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University System trustees: Keep UNH tuition frozen

Union Leader Correspondent

June 27. 2014 7:02PM
University System trustees approved the University of New Hampshire's planned $25 million renovation and expansion of its athletic facilities, including a new football stadium. (COURTESY)

DURHAM — University System of New Hampshire Trustees on Friday hope to continue an in-state tuition freeze for the next two years.

If approved by legislators, the freeze would allow Granite State students to pay the same tuition over the course of four years, according to USNH spokesman Tiffany Eddy.

Eddy said the proposal was revealed Friday as part of the trustees’ budget proposal for Fiscal 2016-2017.

“The trustees committed to addressing the needs of New Hampshire’s economy and the region’s employers for graduates in the vital areas of science, technology, engineering and math,” Eddy said.

The trustees will finalize their budget request in September.

The university system froze instate tuition for the current two-year budget cycle following passage of the 2013 state budget.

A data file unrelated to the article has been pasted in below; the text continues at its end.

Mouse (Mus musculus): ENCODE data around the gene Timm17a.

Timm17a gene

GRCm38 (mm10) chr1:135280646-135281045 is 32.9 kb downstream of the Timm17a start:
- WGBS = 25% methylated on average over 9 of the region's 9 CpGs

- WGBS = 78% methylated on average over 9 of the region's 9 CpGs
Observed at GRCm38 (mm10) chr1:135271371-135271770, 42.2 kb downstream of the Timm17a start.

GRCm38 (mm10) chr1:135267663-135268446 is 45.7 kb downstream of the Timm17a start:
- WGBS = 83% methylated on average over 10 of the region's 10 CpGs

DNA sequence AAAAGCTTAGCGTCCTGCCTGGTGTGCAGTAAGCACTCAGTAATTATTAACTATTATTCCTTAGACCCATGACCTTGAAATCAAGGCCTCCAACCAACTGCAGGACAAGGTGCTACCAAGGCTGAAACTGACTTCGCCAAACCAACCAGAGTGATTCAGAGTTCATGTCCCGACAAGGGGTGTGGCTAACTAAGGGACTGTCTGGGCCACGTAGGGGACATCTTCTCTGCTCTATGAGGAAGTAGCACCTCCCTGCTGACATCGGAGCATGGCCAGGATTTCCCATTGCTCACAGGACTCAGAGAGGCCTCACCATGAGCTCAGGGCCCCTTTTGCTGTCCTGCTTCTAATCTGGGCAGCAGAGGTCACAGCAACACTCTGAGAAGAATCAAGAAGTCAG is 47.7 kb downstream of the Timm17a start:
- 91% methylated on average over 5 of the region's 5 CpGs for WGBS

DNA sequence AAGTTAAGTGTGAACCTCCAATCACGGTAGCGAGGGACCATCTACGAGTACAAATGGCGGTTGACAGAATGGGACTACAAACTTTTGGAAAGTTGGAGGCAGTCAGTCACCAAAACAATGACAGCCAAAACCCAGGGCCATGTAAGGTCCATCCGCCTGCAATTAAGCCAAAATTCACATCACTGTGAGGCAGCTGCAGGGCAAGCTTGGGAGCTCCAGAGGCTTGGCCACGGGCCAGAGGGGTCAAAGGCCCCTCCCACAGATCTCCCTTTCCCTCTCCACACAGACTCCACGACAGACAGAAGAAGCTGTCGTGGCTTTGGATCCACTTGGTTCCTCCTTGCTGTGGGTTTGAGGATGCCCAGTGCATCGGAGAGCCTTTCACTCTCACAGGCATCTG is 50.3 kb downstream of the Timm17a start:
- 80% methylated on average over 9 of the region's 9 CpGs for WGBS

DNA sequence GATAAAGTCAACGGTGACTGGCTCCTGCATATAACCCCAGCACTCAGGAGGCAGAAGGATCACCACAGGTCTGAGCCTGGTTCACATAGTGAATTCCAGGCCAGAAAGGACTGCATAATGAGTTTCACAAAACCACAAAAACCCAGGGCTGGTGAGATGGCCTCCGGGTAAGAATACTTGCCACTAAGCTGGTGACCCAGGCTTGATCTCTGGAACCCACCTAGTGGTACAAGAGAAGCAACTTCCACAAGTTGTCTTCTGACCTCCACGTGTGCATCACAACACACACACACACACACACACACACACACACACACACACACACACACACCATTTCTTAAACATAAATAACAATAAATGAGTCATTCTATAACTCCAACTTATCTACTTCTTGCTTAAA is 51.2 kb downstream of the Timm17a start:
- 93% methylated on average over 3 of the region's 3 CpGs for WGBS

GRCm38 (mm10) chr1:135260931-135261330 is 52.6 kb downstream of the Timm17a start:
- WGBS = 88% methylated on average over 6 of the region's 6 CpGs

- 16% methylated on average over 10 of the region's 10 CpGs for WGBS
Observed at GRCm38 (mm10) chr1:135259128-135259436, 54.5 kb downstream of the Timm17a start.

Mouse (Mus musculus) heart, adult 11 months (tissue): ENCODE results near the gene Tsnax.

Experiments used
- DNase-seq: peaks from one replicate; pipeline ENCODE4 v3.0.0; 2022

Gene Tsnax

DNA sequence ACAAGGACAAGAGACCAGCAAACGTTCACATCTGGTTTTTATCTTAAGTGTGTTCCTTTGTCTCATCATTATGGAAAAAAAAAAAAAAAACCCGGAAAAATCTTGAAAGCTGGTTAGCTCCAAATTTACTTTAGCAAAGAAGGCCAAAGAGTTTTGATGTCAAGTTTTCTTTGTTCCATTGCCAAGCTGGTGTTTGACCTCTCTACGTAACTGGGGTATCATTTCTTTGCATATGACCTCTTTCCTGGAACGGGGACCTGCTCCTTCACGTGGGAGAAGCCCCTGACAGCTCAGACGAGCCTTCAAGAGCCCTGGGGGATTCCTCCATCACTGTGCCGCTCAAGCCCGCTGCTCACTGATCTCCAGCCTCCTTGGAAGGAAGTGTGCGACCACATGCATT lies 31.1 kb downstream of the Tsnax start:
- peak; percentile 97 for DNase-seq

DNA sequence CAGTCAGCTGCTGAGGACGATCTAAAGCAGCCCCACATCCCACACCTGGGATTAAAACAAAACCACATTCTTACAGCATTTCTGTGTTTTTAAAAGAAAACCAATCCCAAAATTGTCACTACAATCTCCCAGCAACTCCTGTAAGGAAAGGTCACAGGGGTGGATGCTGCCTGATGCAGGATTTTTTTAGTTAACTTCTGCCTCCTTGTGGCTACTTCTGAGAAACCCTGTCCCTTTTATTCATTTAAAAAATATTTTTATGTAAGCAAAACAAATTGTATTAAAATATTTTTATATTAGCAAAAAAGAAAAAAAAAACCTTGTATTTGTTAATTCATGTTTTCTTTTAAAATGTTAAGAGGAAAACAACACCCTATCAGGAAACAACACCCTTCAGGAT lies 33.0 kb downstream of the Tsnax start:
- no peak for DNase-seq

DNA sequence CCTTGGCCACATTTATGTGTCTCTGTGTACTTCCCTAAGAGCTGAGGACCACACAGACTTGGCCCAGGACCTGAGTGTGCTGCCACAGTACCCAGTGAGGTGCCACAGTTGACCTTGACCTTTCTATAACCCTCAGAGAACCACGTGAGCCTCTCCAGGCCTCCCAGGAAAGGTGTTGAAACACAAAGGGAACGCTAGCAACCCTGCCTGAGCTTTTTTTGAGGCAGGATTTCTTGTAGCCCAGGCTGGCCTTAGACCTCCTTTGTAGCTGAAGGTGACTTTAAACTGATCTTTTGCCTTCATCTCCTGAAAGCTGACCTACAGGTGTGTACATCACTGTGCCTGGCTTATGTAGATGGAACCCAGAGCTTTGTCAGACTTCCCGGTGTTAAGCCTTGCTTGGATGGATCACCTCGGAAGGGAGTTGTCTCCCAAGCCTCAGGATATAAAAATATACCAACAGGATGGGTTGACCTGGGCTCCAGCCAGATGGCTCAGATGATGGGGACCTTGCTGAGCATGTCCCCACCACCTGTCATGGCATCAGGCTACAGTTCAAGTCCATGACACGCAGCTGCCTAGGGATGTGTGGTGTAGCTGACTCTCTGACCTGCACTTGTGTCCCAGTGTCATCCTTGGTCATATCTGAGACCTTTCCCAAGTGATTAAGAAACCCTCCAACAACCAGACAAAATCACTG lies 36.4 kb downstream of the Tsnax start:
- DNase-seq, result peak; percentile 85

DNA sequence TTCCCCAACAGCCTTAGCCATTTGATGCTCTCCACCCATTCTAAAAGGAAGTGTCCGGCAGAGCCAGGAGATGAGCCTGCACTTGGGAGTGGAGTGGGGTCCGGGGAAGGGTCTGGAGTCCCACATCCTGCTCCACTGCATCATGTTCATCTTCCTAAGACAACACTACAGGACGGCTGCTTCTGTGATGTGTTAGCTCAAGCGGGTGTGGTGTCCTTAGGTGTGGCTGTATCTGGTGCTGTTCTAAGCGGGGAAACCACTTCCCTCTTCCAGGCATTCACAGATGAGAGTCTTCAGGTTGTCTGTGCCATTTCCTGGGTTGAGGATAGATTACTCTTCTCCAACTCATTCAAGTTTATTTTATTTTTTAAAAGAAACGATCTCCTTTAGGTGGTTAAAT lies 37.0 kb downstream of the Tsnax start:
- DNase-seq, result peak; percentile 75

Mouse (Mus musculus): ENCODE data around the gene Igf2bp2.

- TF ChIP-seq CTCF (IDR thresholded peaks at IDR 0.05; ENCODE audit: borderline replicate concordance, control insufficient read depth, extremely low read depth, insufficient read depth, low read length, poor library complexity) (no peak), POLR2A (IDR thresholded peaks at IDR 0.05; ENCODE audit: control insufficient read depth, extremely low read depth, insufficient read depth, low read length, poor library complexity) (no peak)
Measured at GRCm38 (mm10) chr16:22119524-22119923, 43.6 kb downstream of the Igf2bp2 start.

Undergraduate annual tuition for 2014/2015 is $13,670 for New Hampshire residents and $26,650 for out-of-state students at the Durham campus.

Manchester undergraduate tuition averages about the same, at $556 per credit for residents and $1,086 per credit for non-residents.

Trustee chair Pamela Diamantis said a continued freeze hopefully would encourage more New Hampshire students to pursue degrees in their home state.

“This would provide tremendous relief to thousands of hardworking families and their students,” Diamantis said. “It would help us to build an even larger pipeline of talent to support the state’s economy.

In 2011, the Legislature reduced its support for the university system by 49 percent. Since then, New Hampshire has fallen substantially below national funding averages for four-year public colleges and universities.

Referring to a 2013 survey, Eddy said states provided an average of 51 percent of funding for their public colleges but New Hampshire provided less than 10 percent.

USNH Chancellor Todd Leach said he’s hoping the plan will gain the support of Gov. Maggie Hassan and lawmakers.

“We’re looking forward to working with our elected leaders to keep public higher education affordable,” Leach said.

UNH President Mark W. Huddleston said that since the tuition freeze, the university has seen a seven percent increase in in-state students over the past year.

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